More than two dozen classic cars owned by embattled nursing home owner Bob Dean, a collection that includes a 1930’s coupe owned by a prominent member of the French Resistance and several vintage Corvettes, will be auctioned later this month after the vehicles were seized as collateral for an unpaid $10 million loan.
According to court records, Baton Rouge-based Investar loaned the money to Dean in August, before he became embroiled in controversy for sending nearly 1,000 residents from his elder care homes in Louisiana to a warehouse following Hurricane Ida. Dozens of Dean’s clients died after spending time in the sweltering and fetid conditions, though only a handful of the deaths have been directly linked to the storm.
Since then, Investar has filed foreclosure actions against Dean Classic Cars LLC in Missouri, New Hampshire, Mississippi and Georgia. Seizure orders were issued, according to court records.
Earlier this month, a judge in Upson County Superior Court in Thomaston, Georgia, found Dean in contempt of court for failing to appear at a hearing where he would have been required to put up further collateral or be jailed. The court has issued a warrant for Dean’s arrest, according to the Upson County Clerk of Court’s office.
One of Dean’s legal representatives said Dean wasn’t able to comment because he is suffering from dementia. Dean first said through lawyers in February that he wasn’t fit to sit for depositions or other legal appearances because of the condition. Investar and its lawyers declined to comment.
Over the last few months, Investar has managed to take possession of Dean’s antique cars from various locations around the country. Those cars will be auctioned on June 25 at the Barber Vintage Motorsports Museum in Birmingham, Alabama.
A rare and extensive collection
Lawrence Green, CEO of Henderson Auctions, said Dean’s 28 cars will be part of an auction of up to 100 classic automobiles. Dean had been a vintage car collector and trader for decades. Green said his collection includes some gems.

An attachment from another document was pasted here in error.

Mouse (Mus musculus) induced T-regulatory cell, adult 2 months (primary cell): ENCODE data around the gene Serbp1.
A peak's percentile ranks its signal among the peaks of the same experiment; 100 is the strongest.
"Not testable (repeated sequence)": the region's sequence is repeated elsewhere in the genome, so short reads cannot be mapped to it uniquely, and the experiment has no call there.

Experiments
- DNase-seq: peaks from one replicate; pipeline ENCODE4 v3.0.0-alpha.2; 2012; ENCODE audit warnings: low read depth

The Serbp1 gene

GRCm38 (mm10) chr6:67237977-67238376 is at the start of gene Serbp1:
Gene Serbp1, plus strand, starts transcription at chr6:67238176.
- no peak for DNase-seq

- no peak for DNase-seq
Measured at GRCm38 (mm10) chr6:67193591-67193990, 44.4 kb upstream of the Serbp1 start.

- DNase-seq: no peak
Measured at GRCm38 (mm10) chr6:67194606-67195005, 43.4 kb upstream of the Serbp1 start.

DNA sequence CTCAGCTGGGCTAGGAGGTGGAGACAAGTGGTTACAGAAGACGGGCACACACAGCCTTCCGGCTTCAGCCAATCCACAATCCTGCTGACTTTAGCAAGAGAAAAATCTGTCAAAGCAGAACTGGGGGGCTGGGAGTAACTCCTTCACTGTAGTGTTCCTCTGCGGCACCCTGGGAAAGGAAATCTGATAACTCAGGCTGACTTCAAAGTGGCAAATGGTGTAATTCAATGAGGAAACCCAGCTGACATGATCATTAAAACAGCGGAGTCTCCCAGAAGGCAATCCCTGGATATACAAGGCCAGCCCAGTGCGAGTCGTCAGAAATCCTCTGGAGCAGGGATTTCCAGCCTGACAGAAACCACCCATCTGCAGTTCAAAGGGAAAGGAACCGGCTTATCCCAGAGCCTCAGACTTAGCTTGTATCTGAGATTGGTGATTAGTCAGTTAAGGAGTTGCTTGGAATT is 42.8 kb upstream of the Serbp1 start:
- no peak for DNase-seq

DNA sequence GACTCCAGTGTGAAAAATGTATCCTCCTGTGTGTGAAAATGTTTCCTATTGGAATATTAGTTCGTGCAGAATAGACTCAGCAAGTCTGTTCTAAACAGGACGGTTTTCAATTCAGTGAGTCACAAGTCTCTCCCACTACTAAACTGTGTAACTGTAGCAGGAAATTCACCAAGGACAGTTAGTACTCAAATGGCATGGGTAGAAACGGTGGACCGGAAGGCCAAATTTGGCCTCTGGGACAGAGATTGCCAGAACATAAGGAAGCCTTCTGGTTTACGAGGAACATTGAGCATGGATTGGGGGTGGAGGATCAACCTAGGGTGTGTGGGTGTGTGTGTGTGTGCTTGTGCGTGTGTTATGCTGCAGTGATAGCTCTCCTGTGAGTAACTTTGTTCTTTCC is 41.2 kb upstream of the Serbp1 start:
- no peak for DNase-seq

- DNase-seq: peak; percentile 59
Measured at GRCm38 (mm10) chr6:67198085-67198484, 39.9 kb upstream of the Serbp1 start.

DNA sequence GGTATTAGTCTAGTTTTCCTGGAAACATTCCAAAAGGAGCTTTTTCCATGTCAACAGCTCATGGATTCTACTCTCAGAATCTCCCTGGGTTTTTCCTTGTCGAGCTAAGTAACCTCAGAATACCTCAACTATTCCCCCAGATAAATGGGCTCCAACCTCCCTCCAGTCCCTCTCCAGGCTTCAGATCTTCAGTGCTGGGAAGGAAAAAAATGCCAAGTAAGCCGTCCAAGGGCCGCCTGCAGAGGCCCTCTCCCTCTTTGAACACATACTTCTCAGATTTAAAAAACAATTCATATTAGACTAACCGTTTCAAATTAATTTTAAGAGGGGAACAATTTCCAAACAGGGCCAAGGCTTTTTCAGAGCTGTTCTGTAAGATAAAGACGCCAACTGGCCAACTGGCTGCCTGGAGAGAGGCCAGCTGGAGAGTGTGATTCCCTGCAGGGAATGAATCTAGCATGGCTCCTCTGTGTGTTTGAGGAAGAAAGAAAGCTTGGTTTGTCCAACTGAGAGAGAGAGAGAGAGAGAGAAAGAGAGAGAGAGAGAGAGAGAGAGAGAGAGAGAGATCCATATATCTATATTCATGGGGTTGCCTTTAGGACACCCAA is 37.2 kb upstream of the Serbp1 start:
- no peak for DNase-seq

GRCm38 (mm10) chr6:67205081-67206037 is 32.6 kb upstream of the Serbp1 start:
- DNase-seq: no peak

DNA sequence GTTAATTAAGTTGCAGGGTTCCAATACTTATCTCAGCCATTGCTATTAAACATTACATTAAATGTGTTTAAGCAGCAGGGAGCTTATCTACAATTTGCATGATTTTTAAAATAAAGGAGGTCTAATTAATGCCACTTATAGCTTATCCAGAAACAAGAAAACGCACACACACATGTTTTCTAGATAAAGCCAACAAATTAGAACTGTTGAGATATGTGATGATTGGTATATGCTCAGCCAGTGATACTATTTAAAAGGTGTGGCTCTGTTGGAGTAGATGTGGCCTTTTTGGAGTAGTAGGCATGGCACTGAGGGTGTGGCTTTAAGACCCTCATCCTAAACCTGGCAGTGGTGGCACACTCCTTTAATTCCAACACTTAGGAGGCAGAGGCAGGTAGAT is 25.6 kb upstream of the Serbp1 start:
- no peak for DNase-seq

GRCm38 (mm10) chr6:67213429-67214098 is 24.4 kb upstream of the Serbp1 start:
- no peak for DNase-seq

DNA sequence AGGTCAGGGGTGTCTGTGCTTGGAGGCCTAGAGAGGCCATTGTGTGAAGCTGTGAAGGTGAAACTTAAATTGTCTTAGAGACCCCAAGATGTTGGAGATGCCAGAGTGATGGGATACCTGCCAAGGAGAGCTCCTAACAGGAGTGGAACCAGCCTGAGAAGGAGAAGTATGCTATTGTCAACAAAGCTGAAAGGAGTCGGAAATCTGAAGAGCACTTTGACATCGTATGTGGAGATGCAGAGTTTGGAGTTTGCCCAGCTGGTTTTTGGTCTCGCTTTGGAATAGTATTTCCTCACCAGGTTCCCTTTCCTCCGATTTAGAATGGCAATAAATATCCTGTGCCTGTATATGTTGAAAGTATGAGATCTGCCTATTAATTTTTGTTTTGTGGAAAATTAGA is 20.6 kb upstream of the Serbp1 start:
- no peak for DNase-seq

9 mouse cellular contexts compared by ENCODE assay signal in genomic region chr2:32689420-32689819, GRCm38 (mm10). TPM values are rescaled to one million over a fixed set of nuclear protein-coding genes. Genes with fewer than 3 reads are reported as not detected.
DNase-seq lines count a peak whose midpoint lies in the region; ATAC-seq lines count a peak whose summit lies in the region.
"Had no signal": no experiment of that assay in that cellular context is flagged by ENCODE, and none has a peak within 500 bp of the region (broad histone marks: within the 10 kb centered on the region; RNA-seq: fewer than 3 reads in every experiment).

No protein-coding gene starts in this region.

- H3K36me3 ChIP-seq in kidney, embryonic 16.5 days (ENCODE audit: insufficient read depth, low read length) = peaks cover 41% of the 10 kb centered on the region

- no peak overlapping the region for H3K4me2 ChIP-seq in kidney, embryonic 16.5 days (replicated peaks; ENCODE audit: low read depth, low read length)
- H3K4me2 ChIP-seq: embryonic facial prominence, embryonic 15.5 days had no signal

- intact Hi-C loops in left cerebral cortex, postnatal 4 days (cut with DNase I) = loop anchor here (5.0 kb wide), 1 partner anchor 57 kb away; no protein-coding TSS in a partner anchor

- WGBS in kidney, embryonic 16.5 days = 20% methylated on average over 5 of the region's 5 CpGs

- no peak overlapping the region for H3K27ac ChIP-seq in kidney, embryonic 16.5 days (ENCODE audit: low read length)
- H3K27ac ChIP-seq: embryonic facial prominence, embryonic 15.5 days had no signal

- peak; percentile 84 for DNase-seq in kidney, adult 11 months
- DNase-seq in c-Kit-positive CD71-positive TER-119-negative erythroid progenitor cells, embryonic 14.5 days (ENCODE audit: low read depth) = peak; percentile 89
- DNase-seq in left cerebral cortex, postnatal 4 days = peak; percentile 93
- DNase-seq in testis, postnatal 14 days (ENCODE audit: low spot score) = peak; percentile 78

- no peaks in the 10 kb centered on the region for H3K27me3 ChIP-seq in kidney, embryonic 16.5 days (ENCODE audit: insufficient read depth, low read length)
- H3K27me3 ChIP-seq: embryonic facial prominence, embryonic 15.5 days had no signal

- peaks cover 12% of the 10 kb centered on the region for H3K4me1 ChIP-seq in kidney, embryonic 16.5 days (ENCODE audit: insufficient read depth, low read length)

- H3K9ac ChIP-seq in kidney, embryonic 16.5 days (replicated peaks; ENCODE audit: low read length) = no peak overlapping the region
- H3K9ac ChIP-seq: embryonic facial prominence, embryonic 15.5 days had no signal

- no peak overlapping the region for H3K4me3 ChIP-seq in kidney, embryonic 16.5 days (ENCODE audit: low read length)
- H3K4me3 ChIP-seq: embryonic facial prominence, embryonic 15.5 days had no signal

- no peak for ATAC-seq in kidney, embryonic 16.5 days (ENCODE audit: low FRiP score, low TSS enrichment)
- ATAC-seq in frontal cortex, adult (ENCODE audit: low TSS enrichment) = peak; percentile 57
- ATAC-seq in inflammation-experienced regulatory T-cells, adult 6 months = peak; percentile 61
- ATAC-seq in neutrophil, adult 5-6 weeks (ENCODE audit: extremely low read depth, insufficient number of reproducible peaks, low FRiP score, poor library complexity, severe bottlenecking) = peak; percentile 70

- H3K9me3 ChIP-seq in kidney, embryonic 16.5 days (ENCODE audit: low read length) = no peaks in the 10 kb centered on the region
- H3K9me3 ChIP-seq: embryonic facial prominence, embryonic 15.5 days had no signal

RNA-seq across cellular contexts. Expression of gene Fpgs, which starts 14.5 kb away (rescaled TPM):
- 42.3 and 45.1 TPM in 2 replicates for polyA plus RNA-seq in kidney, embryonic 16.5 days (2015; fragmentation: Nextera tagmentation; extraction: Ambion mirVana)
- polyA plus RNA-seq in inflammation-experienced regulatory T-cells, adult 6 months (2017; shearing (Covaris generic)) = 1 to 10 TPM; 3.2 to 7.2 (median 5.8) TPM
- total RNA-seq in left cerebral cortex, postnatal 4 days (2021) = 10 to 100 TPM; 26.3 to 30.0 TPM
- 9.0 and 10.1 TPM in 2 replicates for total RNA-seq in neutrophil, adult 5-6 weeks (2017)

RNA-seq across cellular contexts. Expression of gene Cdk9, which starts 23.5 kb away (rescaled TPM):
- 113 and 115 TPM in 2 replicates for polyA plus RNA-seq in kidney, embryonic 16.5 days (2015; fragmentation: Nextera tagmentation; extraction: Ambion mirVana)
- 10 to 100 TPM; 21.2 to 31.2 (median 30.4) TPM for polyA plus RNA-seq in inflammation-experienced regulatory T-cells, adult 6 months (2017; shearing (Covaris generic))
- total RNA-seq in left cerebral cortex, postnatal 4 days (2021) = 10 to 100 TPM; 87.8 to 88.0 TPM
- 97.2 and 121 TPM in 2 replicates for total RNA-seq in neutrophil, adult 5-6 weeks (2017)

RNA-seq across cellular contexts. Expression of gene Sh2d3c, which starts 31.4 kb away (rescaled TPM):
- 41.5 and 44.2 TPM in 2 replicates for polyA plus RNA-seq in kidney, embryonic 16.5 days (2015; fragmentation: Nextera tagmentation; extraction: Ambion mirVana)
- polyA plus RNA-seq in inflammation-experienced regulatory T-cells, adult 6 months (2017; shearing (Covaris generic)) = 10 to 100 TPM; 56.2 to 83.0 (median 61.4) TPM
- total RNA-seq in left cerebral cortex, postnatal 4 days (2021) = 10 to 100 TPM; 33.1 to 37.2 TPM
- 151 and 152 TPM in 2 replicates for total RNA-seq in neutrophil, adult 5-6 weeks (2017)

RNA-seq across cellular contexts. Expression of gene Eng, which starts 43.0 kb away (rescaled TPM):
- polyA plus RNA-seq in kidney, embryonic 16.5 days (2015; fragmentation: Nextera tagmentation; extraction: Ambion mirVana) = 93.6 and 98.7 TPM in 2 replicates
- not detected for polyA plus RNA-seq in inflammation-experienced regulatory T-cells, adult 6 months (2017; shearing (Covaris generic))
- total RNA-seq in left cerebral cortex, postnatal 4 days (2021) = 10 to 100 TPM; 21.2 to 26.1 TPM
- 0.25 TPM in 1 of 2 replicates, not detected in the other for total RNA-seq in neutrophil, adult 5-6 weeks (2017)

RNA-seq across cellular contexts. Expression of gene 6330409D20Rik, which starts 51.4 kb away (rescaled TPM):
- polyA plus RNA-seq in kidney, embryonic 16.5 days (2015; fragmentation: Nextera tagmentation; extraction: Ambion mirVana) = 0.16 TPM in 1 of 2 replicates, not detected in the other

“It is very rare to have an auction of bank-seized classic cars, period. But this is an especially large collection with some very rare and high value examples,” Green said.
The car with the most interesting backstory, Green reckons, is the Delahaye 135 Coupe des Alpes Chapron Roadster.
Built in 1937, the coupe’s first owner was a young French industrialist called Cyriel Depery, who joined the French Resistance after the Nazis took over the country.
Auction background on the car includes a photograph of Depery and fellow members of the Resistance driving the Delahaye through the streets of Depery’s home town, Annecy, in the Haute-Savoie region of France, on August 20, 1944, when it was liberated.
Green said he believes Dean acquired the car just last year.
Probably the most valuable of Dean’s cars up for auction, Green said, is a 1939 Bugatti Type 57C Gangloff Coupe. There were only just over 700 of the stylish touring cars built by Jean Bugatti between 1934 and 1940 and the one in auction has been restored to “Concours” level.
“There is probably only a handful of these models in this condition in the world,” said Green.
Restored antiques, flashy racecars
There is no reserve price for the Bugatti or any of the other seized vehicles. The price Dean paid is not being disclosed but the model has sold at auction at between about $800,000 and $1.5 million over the last five years, according to Classic.com, which tracks those prices.
Dean’s seized collection includes other immaculately restored antiques, like a 1938 Peugeot Darl’mat and a 1939 Packard Twelve Cabriolet. There are several racecars, like a 1967 Sunbeam Tiger, a 1964 Cheetah, and a 1996 Lola T96-50. There are also several Chevrolet Corvettes from the 1950s and 1960s.
The auction will include some curiosities, like vintage Ford work trucks and a 1970 Plymouth Hemi Cuda that has only 87 original miles on it.
Antique work trucks
The Plymouth was bought straight off the factory floor by a man named Phil Reardon who had plans to turn it into a drag racer, Green said.
Reardon raced the car 30 times before he died early from natural causes. The car has since been owned by collectors and dealers who drove it only to move it in and out of showrooms and storage.
While the rarest and most sought after cars in the collection are expected to attract bids in seven figures, some of cars are in the $250,000-to-$600,000 range, Green said.
The 1958 Facel Vega FV-4 Typhoon, for example, was the first non-bespoke vehicle made by the same French firm that produced the Delahaye. Though it has more prosaic styling than the earlier custom-built cars, the auction background says the cars were fancied by Hollywood movie stars and socialites of its era.
“The Facel Vega has a Chrysler engine but the interior features were very luxurious for 1958,” Green said.
Other legal battles
The foreclosures come amid several legal battles Dean has faced in recent months.
The Louisiana Attorney General has opened a criminal investigation into last year’s incident. Dean is trying to have licenses for his seven nursing homes reinstated after the state of Louisiana revoked them.
Also, Dean is resisting efforts by the federal government to ban him from housing any residents who receive assistance from federal programs.
Meanwhile, dozens of nursing home residents also are suing Dean over conditions in his facilities.